Do you have a Food Deal-Breaker? Chefs and Food Writers Respond

Written by
Courtesy of Rahim Packir Saibo via Flickr

Love and food. For some, it’s hard to separate the two.

A few weeks ago in response to a post on Evan Kleiman’s facebook page about broccoli, a commenter declared, “I would not marry a man who did not love broccoli. So far I have married two who do. Problem with #1 is that he did not also love Brussels sprouts and lima beans.”

This got me thinking, are there some foods that are so important to prominent chefs and food writers that if their loved one didn’t appreciate them as well, it could be heartbreaking, or maybe just really annoying to deal with?

As one of the few women out there who for some reason has the misfortune to not like chocolate, I find this topic particularly fascinating. Nobody has ever broken up with me over my aversion to it, but it’s an admission that is oftentimes met with gasps of horror when I divulge it to someone for the first time. I constantly feel like I have to justify myself by affirming that I am not a picky eater, it’s just a quirk.

But what habits offend some of the most influential people in the food world?

Father of L.A.’s food truck scene, Roy Choi, did not mince words. “If you come at me with fake allergies then we are not gonna fu– tonight,” he put bluntly.

Perhaps Portlandia’s Allergy Pride Parade has inspired those lacking allergies that they need a defining characteristic. I have a friend who once claimed he was allergic to cheesecake. In any case, from a chef’s perspective, I would imagine faking a kimchi or pork belly allergy would be infuriating.

star anise 2
Courtesy of Jeroen Bennick via Flickr

I also turned to Evan Kleiman, the host here at Good Food to find out what foods she held near and dear to her heart. But instead of naming a food she loved, she mentioned one she hated. She said she could not stand to be with “someone whose favorite spice or flavor was star anise and who loved to make broths with it. Star anise is my kryptonite. Yuck.”

Commonly found in pho, and occasionally in Chinese five-spice mixtures, Evan says the ingredient makes her shudder.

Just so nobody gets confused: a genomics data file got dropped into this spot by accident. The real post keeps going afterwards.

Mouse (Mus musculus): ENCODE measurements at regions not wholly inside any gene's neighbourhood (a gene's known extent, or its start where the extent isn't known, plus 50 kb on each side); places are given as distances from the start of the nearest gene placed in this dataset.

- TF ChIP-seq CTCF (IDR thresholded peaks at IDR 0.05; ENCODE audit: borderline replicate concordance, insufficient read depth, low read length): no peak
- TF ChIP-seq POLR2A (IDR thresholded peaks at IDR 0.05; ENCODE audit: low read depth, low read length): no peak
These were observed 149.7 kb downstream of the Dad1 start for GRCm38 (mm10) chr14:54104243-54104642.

Roxana Jullapat of Cook’s County responded similarly to Evan in that she mentioned not something she loved, but something she found ‘unacceptable.'”As far as deal breakers, my diet outside of the restaurant is heavy on veggies, fruits, nuts and popcorn (I love it, can’t help it), but I’m by no means a picky eater and had been known for having a liking for raw meat. However, there is one category of foods that is completely unacceptable and that is any animal on the list of endangered species, whether it is whale, blue fin tuna or marine turtle eggs, there’s just too much information advising against it to eat these foods and be cavalier about it.”

And while many interpreted the issue as one that would affect a romantic relationship, Chef Ludo Lefebvre responded from the perspective of a parent. “My heart will be broken the day my kids prefer boxed mac and cheese over my homemade version. I don’t serve it [boxed mac and cheese] to them, but play dates are dangerous, because they learn all of kinds of bad habits.”

box mac and cheese
Courtesy of D. Sharon Pruitt via Flickr

And it’s not surprising that David LeFevre, Chef/Owner of Manhattan Beach Post and Fishing with Dynamite said, given his restaurants’ emphasis on seafood, “a deal breaker for me might be someone who didn’t enjoy drinking wine, and secondly a woman who doesn’t eat meat or fish. I do really love vegetables, but I wouldn’t want to have to decide my dining options around just that particular food group. Luckily my girlfriend loves wine, meat and fish!”

Sara Kate Gillingham, founder of the Kitchn did not mention a particular food item that could ignite conflict, it’s more about her efforts in the kitchen being acknowledged. “If my loved one didn’t appreciate my efforts to keep the ingredients she loves in the house, I’m not sure I’d be devastated but I’d be bummed. Jalapeños, tortillas, and of course, good strong coffee. I love that she appreciates when I do things like unload the dishwasher, that for some are just part of the job and often go unnoticed.”

And finally, Ruth Reichl conceded she didn’t have a deal-breaker at all: “I’ve spent the last 30 years living with a man whose ideal dinner would be served at 5 o’clock, consist of cheeseburgers and end in under an hour. But we deal…”